How Do You Prepare Calendula For Consumption?
Imagine strolling through your garden, admiring the vibrant colors and petals of your beloved calendula blooms. With a gentle touch, you pluck the sweet flowers, savoring the bold scent and the feeling of connection with nature. How wonderful it is to have such a bountiful harvest, to be able to indulge in the beauty and the benefits of these organic treasures! Whether you choose to use them fresh or dried, your calendula blooms will bring joy and healing to your life. So go ahead, my dear friend, and bask in the love and the magic of marigold.
If you're looking to add a pop of color and nutrition to your garden, look no further than the humble calendula. These versatile and easy-to-grow flowers are the perfect addition to any temperate climate, and their bright and cheerful blooms will fill your heart with joy. In the spring, sow the seeds and watch as they burst into life, creating a sea of vibrant colors that will last throughout the summer and fall. And if you live in an area with mild winters, plant them in the fall for a burst of winter color. We have indoor pot marigolds for a burst of color, I enjoy their bright yellows, golds, and oranges that will add a touch of sunshine to my studio.
You can get the full benefits of calendula by drying the petals and using them long term. You can dry calendula petals by picking a flower and putting it on a paper towel and simply letting them dry naturally.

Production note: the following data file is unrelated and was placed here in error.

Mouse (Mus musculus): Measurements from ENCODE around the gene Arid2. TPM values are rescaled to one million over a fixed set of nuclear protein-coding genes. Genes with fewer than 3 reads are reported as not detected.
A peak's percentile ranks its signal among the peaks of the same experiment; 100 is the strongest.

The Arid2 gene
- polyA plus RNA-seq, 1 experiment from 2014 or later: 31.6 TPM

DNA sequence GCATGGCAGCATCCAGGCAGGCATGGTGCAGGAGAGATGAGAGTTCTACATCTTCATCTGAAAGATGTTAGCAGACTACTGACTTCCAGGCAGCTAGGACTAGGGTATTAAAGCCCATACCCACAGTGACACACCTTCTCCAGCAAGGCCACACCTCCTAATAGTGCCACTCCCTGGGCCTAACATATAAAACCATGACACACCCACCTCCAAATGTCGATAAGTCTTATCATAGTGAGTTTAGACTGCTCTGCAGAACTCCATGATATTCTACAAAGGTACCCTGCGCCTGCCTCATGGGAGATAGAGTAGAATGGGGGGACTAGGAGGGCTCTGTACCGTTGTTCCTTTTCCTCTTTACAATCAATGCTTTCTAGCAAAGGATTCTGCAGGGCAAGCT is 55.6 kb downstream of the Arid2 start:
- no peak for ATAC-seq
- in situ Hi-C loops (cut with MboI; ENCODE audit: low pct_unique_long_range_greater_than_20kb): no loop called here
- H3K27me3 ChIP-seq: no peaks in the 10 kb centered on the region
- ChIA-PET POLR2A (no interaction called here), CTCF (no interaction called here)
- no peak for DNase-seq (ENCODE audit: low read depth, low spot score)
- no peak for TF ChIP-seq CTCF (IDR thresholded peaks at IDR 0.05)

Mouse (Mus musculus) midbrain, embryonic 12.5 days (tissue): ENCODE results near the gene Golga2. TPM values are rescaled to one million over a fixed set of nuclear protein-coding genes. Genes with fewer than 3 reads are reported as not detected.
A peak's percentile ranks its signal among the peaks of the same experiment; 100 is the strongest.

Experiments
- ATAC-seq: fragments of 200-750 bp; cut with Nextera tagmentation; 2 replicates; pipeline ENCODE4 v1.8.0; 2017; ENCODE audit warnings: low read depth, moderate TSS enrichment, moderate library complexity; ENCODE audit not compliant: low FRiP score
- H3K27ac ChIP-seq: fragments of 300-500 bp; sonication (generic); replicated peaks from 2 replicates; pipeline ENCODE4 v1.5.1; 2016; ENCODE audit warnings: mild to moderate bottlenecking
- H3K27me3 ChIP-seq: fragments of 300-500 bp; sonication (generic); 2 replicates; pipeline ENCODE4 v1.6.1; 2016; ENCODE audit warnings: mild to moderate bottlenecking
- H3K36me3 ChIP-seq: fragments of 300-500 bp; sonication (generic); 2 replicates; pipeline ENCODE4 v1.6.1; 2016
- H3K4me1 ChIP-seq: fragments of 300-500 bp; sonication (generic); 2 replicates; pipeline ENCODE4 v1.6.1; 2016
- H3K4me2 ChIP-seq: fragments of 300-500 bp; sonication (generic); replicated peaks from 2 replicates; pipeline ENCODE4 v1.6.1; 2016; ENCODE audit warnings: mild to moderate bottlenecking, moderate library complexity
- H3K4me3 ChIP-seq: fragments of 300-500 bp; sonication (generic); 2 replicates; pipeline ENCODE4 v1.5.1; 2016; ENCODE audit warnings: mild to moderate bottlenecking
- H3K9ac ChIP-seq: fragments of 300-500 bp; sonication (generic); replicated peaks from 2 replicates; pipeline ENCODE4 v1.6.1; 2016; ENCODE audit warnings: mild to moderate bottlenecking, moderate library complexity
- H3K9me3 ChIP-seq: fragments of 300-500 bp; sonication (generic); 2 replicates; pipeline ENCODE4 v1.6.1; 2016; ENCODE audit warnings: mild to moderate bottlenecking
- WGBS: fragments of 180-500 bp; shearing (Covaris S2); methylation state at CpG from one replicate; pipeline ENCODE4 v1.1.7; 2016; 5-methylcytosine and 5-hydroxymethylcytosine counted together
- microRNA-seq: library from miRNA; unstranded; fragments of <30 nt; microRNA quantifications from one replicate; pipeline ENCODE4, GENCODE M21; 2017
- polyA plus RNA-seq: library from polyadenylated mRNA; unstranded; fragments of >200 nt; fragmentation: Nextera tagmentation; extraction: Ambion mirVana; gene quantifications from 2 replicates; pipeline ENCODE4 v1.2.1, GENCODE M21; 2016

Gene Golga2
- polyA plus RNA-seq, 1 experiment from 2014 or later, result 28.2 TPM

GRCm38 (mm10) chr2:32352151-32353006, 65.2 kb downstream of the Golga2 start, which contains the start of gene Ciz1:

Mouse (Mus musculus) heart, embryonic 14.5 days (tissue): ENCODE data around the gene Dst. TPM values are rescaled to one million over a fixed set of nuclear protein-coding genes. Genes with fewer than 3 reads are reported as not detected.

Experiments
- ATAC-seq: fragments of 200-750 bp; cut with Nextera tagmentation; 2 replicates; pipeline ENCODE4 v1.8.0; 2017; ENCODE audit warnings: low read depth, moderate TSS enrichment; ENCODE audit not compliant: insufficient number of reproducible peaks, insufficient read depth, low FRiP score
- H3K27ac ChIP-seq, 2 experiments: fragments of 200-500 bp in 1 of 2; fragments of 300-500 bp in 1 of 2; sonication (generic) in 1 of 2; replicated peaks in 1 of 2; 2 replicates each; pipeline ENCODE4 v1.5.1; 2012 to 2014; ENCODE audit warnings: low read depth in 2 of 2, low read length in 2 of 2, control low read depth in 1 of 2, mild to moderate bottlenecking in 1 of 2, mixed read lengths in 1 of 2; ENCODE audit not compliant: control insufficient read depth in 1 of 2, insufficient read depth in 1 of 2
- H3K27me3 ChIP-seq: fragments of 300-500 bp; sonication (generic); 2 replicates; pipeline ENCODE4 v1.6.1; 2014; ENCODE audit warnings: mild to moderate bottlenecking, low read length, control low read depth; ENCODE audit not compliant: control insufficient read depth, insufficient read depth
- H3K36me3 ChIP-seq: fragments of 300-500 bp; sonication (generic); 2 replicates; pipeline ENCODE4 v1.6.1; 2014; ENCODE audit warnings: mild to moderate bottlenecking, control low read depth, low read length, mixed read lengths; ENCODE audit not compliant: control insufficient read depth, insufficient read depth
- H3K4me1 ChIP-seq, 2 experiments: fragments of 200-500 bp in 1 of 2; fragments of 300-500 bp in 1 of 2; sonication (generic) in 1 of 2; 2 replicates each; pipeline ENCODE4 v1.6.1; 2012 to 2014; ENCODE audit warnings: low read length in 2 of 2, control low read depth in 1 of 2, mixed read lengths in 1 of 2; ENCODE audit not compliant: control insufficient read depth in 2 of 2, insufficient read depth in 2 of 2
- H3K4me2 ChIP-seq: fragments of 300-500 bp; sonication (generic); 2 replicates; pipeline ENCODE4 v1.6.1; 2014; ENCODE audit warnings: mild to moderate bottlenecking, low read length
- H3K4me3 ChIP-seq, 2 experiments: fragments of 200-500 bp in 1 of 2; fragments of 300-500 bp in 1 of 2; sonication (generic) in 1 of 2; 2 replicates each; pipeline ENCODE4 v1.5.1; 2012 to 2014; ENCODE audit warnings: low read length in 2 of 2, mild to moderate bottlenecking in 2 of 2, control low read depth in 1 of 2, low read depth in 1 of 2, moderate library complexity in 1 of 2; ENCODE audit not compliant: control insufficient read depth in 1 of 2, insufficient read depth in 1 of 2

Before you bring your flowers inside after harvesting them, let them sit outside after you trim them to let any bugs escape that might have been living in the petals. I like to keep them in my harvest basket which makes it easy for bugs to leave on their own peacefully.
Do not run petals under water unless you plan to use them that day. They will wilt almost immediately if rinsed in water.
How to Make Calendula Tea
Here are the simple steps for making calendula tea:
- Bring water to a boil
- Add about two teaspoons of dried flowers to a tea infuser or teapot
- Pour hot water over the leaves and allow it to steep for 10 minutes
- Strain and add any type of flavoring you'd like such as cinnamon, vanilla, honey, etc.
How to Store Calendula
For an entire guide, read our post on How to store and preserve edible flowers. But in short,
Store calendula products in a dry, dark place free of moisture in an airtight container.
Frequently asked questions:
Is there another name for Calendula?
Calendulas is also commonly called marigold, and you may see the names used interchangably.
What plant family is Calendula?
The most commonly cultivated and used member of the genus is Calendula officinalis, the pot marigold. Popular herbal and cosmetic products named "Calendula" invariably derive from C. officinalis.
You should not use calendula if you are allergic to ragweed, daisies, marigold, or plants in the Asteraceae/Compositae family, as it could cause you to have an allergic reaction.
People who are pregnant or breastfeeding should also not use calendula because it can change their hormone levels and may even cause a period.
Resources that may interest you:
Tools for harvesting your garden flowers
Make floral and herbal tea blends
How to grow an herbal tea garden